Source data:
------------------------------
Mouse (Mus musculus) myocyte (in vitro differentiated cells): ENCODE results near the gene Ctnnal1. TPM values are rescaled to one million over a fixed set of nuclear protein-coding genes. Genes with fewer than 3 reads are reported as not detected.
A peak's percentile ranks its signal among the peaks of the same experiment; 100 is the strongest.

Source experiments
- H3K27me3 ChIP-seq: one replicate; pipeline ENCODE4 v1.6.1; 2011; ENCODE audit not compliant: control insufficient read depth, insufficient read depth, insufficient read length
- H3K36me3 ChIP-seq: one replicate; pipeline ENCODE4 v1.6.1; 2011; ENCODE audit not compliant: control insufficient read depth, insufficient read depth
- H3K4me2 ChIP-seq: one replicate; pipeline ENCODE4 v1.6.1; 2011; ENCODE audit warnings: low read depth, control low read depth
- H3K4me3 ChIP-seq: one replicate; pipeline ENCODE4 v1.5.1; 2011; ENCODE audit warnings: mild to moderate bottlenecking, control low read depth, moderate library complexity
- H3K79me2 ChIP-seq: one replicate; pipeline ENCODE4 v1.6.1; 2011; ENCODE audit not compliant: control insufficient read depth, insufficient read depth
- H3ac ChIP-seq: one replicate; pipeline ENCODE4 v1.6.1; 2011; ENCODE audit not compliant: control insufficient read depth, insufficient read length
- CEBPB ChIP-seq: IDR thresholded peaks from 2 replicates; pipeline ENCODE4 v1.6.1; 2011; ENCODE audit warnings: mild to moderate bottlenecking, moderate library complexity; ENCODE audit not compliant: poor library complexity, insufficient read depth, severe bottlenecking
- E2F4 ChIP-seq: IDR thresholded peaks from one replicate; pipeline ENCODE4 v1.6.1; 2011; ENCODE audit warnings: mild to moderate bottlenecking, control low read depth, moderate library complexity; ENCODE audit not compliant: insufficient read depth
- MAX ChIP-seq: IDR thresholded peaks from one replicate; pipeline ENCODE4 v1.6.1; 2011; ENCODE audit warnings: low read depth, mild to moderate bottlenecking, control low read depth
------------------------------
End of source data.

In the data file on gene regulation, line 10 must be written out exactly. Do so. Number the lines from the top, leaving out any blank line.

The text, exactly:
- CEBPB ChIP-seq: IDR thresholded peaks from 2 replicates; pipeline ENCODE4 v1.6.1; 2011; ENCODE audit warnings: mild to moderate bottlenecking, moderate library complexity; ENCODE audit not compliant: poor library complexity, insufficient read depth, severe bottlenecking